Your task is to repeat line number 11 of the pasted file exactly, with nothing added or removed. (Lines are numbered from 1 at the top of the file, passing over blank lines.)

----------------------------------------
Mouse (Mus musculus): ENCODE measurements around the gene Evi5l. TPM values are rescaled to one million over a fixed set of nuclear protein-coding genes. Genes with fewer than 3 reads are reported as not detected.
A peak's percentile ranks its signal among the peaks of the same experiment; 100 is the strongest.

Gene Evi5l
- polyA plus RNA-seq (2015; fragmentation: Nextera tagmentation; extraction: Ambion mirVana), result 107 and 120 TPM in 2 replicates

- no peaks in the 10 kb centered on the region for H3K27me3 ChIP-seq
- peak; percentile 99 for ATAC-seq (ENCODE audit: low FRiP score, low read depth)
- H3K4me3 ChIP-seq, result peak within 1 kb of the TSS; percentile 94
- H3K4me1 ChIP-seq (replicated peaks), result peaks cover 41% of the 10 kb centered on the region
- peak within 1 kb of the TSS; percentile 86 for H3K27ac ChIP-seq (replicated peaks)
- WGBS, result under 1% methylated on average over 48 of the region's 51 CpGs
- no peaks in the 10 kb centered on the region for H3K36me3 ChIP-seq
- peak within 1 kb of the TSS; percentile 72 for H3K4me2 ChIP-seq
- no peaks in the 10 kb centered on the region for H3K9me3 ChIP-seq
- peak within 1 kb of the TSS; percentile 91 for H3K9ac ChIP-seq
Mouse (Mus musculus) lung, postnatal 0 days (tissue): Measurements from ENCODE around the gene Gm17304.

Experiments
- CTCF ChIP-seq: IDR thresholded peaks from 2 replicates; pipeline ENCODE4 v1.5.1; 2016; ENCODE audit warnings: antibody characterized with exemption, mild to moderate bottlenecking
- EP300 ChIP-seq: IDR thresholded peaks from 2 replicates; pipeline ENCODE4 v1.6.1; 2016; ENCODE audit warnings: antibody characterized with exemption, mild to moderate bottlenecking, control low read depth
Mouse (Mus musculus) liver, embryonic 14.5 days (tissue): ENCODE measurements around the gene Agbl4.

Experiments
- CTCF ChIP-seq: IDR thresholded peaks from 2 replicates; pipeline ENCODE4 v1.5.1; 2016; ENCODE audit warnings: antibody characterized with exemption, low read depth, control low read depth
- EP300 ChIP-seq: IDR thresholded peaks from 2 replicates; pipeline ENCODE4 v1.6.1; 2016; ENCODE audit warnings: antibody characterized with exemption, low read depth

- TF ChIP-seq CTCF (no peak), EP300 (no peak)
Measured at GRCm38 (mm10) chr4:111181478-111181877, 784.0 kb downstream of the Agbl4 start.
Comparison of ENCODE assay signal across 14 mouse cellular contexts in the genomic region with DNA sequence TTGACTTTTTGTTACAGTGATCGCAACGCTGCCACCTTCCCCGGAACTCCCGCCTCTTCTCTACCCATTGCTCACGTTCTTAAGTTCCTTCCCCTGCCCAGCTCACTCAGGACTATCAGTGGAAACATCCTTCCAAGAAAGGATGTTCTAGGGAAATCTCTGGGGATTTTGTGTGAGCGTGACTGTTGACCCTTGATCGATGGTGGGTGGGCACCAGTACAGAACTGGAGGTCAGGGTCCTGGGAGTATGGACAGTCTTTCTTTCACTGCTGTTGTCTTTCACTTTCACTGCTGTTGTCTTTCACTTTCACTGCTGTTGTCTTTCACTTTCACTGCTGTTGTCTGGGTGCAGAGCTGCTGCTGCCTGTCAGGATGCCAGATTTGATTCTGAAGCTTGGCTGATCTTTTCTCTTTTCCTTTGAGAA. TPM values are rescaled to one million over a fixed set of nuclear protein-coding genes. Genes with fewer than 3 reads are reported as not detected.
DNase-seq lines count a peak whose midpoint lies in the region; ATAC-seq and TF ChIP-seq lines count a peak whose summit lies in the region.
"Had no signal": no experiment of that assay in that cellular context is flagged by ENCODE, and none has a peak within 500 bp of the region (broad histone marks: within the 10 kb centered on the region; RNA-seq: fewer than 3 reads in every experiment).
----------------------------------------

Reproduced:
- no peaks in the 10 kb centered on the region for H3K36me3 ChIP-seq